“Now about eight days after these sayings he took with him Peter and John and James, and went up on the mountain to pray. And as he was praying, the appearance of his countenance was altered, and his raiment became dazzling white.” (Luke 9.28-29)
“In the beginning God created the heavens and the earth... and God said, ‘Let there be light’ and there was light”. Have you ever thought about the fact that God created light before God created the stars, the givers of light?
A thread of light connects all three readings. There was the mysterious light shining from Moses’ face that frightened the Israelites. In 2 Peter the author speaks of the “prophetic message” he delivers as a “light shining in a dark place, until the day dawns and the morning star rises in your hearts”.
And finally, there is the story of the Transfiguration, the story of Jesus’ journey to the top of a high mountain, accompanied by Peter, James, and John. While there the disciples saw Jesus transformed into a being of light: “While he was praying, the appearance of his face changed, and his clothes became dazzling white”. And they saw Jesus talking with the long-dead prophets Moses and Elijah.
I am inclined to think that the transfiguration of which we speak today was not so much in Jesus as it was in Peter, James, and John. The light that they saw pouring from Jesus had always been there; they just had not seen it before.
The life of Jesus had already shed a radically new light on the world. The poor had been regarded as unloved and unwanted by God, but in the light that Jesus brought they came to be seen as special objects of God’s favor. “Blessed are the poor, for theirs is the kingdom of heaven”. Tax collectors and prostitutes were shunned, but Jesus cast an entirely new light on their status when he shared meals with them. “He receives sinners and eats with them”. (Luke 15.2)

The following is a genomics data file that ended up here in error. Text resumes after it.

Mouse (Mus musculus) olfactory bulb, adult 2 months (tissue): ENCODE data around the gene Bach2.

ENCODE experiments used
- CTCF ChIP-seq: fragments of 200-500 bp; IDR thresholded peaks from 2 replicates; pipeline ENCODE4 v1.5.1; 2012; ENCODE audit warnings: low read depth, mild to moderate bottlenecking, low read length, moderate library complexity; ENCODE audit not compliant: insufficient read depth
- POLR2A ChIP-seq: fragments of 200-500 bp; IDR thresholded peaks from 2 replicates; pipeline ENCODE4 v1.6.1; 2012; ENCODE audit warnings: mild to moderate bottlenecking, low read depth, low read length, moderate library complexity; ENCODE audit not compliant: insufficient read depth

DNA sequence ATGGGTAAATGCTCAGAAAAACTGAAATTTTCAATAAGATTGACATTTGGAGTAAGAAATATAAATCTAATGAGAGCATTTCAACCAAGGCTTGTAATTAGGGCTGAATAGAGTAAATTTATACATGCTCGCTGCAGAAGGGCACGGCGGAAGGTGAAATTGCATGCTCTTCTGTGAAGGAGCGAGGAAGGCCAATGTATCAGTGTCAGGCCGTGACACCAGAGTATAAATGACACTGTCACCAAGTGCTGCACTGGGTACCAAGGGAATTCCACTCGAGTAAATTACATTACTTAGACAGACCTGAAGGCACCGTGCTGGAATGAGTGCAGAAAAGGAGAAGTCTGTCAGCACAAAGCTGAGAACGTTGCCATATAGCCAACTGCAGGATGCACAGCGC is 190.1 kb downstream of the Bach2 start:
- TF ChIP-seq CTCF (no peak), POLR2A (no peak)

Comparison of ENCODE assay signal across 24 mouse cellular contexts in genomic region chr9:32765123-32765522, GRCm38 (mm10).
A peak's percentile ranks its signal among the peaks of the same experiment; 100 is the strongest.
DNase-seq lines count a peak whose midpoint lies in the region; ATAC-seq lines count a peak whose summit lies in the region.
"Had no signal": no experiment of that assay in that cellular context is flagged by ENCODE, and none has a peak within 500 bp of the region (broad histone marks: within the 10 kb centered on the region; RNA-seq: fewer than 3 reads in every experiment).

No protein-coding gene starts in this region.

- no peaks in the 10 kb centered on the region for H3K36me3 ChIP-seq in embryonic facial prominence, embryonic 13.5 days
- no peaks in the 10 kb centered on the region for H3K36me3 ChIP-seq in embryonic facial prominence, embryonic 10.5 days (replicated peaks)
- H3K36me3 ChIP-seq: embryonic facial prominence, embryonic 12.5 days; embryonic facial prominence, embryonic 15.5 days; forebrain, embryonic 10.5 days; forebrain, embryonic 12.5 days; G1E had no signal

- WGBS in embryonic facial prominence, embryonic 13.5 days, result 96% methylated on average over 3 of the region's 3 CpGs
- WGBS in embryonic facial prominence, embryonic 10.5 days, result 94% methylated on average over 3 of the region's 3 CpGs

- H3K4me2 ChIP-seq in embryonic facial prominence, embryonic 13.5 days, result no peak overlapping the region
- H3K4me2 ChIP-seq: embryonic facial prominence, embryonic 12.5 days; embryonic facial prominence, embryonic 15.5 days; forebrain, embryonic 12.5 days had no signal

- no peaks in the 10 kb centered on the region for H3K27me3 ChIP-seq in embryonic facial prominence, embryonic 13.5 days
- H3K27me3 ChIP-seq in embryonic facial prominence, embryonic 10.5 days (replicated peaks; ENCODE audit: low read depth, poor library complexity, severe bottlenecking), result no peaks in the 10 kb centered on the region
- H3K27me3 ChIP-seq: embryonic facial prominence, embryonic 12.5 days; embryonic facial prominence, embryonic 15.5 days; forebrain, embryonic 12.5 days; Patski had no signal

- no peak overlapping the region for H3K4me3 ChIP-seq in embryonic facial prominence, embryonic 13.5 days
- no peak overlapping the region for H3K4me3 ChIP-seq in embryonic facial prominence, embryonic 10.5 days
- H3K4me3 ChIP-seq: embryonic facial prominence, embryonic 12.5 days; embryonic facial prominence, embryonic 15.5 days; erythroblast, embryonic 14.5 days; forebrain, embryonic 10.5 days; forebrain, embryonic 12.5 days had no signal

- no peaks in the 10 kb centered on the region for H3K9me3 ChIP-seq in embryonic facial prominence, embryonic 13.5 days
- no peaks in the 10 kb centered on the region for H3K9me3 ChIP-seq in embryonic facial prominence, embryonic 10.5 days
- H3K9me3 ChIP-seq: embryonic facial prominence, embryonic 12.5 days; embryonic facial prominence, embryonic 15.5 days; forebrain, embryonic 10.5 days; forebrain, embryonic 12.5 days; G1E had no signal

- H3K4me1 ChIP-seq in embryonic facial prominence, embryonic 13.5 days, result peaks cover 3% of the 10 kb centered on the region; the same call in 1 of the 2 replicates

To the learned Pharisee Nicodemus, who came to him “by night”, Jesus brought light. “Very truly, I tell you, Nicodemus, no one can see the kingdom of God without being born from above” (John 3.3). “This is the judgment, that the light has come into the world, and people loved darkness rather than light...” (John 3.19) Jesus saw that Nicodemus’ real need was not a theological discussion but a radically new way of seeing. And Nicodemus, who arrived in the dark, left amidst God’s blazing light.
And then there was the “man blind from birth” (John 9.1) that Jesus and his disciples encountered in Jerusalem. But even the disciples were in darkness, for they saw this sightless man as nothing more than a theological dilemma: “Rabbi, who sinned, this man or his parents, that he was born blind?” (John 9.2)
However, Jesus saw the man and his blindness as an opportunity to do the work God has been doing ever since the first chapter of Genesis: “Neither this man nor his parents sinned; he was born blind so that God’s works might be revealed in him”. (John 9.3) And taking the dust from which God had made Adam and the water with which he makes the new Adam, Jesus gave that man blind from birth God’s first creation and gift to the world—light.
Today’s gospel retells the story of a moment when Peter, James, and John suddenly saw Jesus for who he was—a man filled with God’s light, the light that God created even before he hurled stars and moons and planets into the inky void.
The New Testament speaks of a world hovering between light and darkness. According to 2 Peter we are in that dim moment just before “the day dawns and the morning star rises” (2 Peter 1.19).